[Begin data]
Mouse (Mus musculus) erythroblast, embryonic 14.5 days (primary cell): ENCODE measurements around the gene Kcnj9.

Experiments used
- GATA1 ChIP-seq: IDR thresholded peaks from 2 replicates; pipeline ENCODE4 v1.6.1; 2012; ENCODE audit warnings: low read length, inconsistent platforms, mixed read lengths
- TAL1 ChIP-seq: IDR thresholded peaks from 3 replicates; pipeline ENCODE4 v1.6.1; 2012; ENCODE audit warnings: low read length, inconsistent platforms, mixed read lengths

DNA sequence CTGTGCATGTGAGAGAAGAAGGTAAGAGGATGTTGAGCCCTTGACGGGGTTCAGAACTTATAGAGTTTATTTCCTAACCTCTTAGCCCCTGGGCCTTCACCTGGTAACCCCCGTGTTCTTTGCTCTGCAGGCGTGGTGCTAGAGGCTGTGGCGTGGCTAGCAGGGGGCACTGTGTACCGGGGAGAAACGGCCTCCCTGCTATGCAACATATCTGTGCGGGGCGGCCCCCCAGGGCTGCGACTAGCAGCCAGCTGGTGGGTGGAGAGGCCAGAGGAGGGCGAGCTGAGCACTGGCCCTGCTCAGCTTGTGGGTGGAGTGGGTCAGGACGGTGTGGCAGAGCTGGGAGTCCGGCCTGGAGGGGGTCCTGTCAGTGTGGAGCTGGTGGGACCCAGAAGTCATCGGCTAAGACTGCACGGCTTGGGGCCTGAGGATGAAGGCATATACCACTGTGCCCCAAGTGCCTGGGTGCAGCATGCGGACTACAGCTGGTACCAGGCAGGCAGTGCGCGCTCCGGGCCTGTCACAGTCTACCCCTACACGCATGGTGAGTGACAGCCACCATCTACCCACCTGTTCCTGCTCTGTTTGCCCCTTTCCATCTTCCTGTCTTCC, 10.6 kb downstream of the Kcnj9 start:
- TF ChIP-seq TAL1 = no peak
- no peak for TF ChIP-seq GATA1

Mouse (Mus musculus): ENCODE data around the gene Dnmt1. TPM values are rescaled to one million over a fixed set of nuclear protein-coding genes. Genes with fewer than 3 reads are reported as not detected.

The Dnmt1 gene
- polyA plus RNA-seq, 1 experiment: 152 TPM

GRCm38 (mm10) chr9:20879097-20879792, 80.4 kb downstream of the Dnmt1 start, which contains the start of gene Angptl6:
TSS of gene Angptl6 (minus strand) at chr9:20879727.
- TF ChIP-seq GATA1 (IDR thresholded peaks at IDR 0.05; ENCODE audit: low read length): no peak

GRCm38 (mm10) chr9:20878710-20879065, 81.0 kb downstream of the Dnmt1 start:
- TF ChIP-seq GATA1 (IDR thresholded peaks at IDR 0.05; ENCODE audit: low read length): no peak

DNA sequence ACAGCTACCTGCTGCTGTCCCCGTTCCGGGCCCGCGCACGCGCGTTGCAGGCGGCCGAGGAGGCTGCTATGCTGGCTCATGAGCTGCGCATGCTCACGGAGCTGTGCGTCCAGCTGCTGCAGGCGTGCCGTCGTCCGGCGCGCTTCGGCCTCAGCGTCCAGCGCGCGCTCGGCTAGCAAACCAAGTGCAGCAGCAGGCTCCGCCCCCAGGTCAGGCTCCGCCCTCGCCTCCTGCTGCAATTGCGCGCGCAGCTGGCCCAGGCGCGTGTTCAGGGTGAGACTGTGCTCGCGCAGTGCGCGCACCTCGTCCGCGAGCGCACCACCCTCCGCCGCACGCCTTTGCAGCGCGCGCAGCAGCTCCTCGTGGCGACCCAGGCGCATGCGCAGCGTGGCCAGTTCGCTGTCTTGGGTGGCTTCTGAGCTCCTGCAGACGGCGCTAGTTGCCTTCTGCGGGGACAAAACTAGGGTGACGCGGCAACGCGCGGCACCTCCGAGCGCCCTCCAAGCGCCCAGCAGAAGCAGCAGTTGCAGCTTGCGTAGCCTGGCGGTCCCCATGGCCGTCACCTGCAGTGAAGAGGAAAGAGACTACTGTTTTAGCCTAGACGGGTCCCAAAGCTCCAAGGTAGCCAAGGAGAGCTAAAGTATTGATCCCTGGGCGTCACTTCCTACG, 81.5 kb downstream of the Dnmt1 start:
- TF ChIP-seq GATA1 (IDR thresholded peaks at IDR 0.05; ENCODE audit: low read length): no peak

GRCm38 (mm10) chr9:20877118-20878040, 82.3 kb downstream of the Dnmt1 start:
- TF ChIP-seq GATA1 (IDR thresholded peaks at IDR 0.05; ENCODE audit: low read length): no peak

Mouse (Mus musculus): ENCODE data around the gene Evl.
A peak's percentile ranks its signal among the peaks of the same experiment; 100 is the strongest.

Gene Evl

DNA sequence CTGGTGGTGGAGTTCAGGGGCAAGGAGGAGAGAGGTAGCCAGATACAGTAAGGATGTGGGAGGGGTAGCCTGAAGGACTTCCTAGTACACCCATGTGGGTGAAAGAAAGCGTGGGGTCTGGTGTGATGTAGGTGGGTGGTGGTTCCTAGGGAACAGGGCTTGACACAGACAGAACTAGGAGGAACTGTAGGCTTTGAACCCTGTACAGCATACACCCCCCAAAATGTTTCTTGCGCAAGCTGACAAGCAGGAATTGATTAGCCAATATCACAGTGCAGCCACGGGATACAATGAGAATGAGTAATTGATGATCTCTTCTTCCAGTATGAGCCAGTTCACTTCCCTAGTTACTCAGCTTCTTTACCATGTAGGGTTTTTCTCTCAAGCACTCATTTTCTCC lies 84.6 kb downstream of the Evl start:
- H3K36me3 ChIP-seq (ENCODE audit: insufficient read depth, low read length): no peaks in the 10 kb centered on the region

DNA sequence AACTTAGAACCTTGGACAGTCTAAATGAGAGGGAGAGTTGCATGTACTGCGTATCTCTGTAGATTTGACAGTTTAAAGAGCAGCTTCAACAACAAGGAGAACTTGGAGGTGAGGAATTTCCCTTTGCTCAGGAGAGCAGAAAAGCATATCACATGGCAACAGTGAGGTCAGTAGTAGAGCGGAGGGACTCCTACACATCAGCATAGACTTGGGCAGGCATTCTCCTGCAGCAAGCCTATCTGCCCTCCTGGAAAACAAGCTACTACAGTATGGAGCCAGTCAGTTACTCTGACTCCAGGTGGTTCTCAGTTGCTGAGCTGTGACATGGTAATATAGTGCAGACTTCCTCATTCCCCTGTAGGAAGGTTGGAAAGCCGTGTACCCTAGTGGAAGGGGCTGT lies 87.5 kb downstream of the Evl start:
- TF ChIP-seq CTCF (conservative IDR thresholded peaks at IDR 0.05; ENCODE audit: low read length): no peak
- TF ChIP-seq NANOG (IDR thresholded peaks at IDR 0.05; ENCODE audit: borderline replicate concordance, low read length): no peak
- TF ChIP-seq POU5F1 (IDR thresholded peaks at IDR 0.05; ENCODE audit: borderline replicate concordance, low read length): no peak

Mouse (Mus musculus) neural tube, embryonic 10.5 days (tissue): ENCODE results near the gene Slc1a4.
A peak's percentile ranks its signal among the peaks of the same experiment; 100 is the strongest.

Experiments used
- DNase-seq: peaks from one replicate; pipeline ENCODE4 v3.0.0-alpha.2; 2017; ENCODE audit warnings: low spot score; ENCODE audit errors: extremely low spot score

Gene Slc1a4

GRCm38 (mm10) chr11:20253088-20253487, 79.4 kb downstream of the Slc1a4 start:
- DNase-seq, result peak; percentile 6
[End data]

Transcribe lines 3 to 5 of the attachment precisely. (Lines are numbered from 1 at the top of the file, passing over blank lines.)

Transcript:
- GATA1 ChIP-seq: IDR thresholded peaks from 2 replicates; pipeline ENCODE4 v1.6.1; 2012; ENCODE audit warnings: low read length, inconsistent platforms, mixed read lengths
- TAL1 ChIP-seq: IDR thresholded peaks from 3 replicates; pipeline ENCODE4 v1.6.1; 2012; ENCODE audit warnings: low read length, inconsistent platforms, mixed read lengths

DNA sequence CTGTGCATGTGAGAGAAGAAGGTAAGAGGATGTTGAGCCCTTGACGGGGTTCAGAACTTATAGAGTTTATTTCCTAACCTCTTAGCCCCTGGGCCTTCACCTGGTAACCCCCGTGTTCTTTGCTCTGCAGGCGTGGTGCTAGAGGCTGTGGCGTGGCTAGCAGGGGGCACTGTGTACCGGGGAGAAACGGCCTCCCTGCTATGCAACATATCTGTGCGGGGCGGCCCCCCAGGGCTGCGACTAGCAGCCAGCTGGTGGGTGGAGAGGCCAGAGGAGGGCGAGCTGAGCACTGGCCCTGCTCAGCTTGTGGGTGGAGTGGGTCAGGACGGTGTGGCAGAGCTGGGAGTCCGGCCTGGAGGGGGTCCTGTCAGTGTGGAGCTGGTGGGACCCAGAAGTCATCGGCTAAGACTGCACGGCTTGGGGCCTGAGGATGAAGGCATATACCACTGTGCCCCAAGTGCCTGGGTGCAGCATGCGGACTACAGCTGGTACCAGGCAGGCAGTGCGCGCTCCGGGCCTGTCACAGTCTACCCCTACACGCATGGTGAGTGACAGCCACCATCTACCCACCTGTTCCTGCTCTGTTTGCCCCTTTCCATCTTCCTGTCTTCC, 10.6 kb downstream of the Kcnj9 start: